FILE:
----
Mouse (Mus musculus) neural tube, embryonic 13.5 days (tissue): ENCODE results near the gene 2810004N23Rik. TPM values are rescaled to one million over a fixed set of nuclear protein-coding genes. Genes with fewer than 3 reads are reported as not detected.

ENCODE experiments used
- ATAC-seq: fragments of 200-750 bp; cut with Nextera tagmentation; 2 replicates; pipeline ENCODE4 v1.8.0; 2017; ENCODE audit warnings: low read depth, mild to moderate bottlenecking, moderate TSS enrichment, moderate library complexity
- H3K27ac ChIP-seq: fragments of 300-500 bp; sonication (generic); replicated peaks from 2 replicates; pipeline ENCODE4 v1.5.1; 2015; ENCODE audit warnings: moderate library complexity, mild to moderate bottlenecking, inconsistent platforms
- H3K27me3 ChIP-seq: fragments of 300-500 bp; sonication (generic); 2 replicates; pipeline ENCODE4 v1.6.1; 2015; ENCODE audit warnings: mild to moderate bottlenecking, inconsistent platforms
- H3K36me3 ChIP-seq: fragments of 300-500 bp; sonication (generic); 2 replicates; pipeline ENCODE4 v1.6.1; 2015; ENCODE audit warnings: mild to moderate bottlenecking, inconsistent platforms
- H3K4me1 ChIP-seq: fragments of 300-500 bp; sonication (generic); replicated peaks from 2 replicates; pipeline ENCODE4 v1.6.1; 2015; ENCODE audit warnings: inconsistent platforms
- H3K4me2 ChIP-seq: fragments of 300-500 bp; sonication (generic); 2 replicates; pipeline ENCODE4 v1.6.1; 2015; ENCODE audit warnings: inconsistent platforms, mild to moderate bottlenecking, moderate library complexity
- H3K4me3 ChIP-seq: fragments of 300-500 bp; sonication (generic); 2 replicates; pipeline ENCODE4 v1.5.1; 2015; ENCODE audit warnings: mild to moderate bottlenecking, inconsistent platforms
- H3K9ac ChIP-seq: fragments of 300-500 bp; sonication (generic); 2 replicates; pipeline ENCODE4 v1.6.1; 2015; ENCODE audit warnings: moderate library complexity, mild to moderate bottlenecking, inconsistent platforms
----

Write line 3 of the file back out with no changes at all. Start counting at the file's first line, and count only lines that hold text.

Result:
- ATAC-seq: fragments of 200-750 bp; cut with Nextera tagmentation; 2 replicates; pipeline ENCODE4 v1.8.0; 2017; ENCODE audit warnings: low read depth, mild to moderate bottlenecking, moderate TSS enrichment, moderate library complexity